I have also had a lecture on this excellent topic.
Unfortunately, my lecture notes are in Czech, but I can translate some paradoxes from there:
Monty Hall is in my opinion the most famous probabilistic paradox. It is described here and on the Wiki well. So I just provide you a way how to make it feel intuitive, to persuade other people that the real probability is computed correctly. It is quite impressive, almost like a magician trick :-)
Take a pack of cards and let someone draw a random card. Tell him that he want to draw the ace of hearts and he should not look on the chosen card. Then show to audience all remaining cards but one which are not the ace of hearts. So then there are two hidden cards: One in your hand and one in his hand. Finally, he may change his first guess. Most people do it and they are most likely correct :-).
There are two players, Alice and Bob, playing a tennis-like game. Every time, one player serves the ball and winning probabilities of the ball depends on the player. Player who first reaches say 11 points wins the match.
Alice serves the first ball. Then there are three possible schemes:
- The winner of the previous ball serves the next.
- The loser of the previous ball serves the next.
- Service is regularly alternating.
One would expect that scheme 1. helps stronger players and scheme 2 helps weaker players. The paradox is that winning probabilities of the match do not depend on the chosen scheme.
Proof sketch: Pregenerate 11 cards with the winner of Alice services (pack A) and 10 cards with the winner of Bob's service (pack B). Then each Alice's (or Bob's) service can be modeled just by drawing a card from the pack A (or B). It can be shown that these 21 cards suffice for any of these 3 presented schemes. And the winner is determined by the cards: there is exactly one player written on at least 11 cards.
I have a bag of candies, there are 123 caramel candies and 321 mint candies. Every morning I randomly draw candies from the pack and eat them while they are all the same. When I take a different kind of candy, I return it back. What is the probability that the last eaten candy will be the caramel one?
Answer: 1/2. (one would expect that it is less than 1/2 since there are less caramel candies)
Proof: It suffices to show that every morning the probability that all caramel candies will be eaten is the same as the probability that all mint candies will be eaten. We can imagine that candies are randomly ordered every morning and I am drawing them from left to right. I eat all caramel candies if the order is "First caramel candies, then mint ones.". I eat all mint candies if the order is the opposite.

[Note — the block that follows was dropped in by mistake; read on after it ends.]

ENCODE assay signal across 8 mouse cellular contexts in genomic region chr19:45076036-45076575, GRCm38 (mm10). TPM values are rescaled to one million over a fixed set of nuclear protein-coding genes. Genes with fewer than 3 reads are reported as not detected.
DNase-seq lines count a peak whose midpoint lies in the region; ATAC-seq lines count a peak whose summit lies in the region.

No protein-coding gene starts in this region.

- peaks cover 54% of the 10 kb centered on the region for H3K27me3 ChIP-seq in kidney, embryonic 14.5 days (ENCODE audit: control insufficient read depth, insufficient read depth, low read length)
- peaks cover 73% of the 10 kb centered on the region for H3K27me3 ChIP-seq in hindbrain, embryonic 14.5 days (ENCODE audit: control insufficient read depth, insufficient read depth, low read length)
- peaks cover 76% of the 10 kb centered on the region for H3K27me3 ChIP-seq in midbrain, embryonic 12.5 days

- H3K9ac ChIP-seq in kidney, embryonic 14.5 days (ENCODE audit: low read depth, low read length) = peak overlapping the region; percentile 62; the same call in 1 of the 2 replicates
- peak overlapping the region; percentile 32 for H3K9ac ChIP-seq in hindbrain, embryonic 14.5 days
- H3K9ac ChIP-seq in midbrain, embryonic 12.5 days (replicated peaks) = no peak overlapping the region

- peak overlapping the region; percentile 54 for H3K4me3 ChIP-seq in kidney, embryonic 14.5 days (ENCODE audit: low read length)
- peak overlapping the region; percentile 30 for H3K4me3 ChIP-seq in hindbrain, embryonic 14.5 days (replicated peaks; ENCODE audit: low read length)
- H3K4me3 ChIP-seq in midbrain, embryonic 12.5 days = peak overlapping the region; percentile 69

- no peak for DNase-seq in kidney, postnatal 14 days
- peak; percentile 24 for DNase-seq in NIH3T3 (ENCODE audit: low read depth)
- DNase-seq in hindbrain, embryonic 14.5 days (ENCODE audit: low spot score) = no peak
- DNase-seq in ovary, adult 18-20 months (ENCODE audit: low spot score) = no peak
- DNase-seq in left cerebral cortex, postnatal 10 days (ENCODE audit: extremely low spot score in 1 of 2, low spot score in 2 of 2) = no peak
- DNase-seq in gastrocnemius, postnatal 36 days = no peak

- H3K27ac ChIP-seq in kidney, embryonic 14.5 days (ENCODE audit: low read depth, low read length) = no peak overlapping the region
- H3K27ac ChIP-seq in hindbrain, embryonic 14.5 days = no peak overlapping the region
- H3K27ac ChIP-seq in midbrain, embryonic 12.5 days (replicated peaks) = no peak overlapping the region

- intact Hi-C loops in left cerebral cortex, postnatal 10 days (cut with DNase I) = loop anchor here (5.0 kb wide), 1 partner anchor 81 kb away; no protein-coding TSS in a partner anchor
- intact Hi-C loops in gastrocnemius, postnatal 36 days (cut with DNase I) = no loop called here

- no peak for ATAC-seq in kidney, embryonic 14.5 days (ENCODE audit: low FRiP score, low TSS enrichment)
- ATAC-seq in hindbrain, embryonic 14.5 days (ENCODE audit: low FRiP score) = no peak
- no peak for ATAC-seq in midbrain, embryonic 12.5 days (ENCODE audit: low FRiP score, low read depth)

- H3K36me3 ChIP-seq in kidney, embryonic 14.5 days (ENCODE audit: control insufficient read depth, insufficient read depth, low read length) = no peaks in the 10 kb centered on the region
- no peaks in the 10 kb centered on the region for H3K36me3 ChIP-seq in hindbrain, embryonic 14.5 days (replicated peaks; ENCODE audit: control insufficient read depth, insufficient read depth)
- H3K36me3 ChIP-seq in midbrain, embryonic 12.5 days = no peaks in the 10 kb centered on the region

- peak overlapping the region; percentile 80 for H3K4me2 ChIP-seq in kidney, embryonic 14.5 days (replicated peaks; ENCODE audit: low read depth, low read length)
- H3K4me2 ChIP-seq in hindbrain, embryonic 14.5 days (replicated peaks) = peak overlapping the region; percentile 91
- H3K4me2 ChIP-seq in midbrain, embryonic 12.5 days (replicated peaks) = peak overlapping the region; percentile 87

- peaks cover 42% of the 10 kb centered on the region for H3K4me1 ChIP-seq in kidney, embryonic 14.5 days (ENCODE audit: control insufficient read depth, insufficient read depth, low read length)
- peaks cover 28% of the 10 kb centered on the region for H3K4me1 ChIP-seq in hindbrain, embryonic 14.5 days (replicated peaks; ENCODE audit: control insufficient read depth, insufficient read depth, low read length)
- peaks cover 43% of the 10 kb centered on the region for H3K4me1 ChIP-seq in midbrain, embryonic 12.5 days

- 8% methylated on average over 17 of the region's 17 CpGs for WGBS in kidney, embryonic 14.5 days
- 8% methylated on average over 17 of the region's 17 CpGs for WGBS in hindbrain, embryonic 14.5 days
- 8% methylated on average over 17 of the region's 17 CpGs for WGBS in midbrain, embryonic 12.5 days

Wolf on a circle
There is a wolf at one vertex of a regular n-gon. There is a sheep at every remaining vertex. Each step, the wolf moves to a randomly chosen adjacent vertex and if there is a sheep, the wolf eat it. The wolf ends when it eats n-2 sheep (so there remains just one sheep).
Intuitively, the sheep at the opposite vertex from the wolf is in the best position. The paradox is that all sheep have the same probability of survival.
Proof: Take one sheep S. The wolf will definitely get to an adjacent vertex to S for the first time. This time the sheep on the other adjacent vertex is still not eaten. So for S survival, the wolf have to go around the whole circle without eating S. The probability of going around the whole circle from one vertex adjacent to S to the other without visiting S does not depend on the position of S.
There is a research on two medical cures A, B.
200 people tried the cure A, it helped to 110 people (50 men, 60 women) and did not helped to 90 people (60 men, 30 women).
210 people tried the cure B, it helped to 120 people (30 men and 90 women) and did not helped to 90 people (40 men, 50 women).
So in general, the cure B is better since 120:90 > 110:90.
But if you are a man, you can consider just men statistics: 50:60 > 30:40, so the cure A is more appropriate.
And if you are a woman, you can consider just women statistics: 60:30 > 90:50, so the cure A is again more appropriate.
Shocking, isn't it? :-)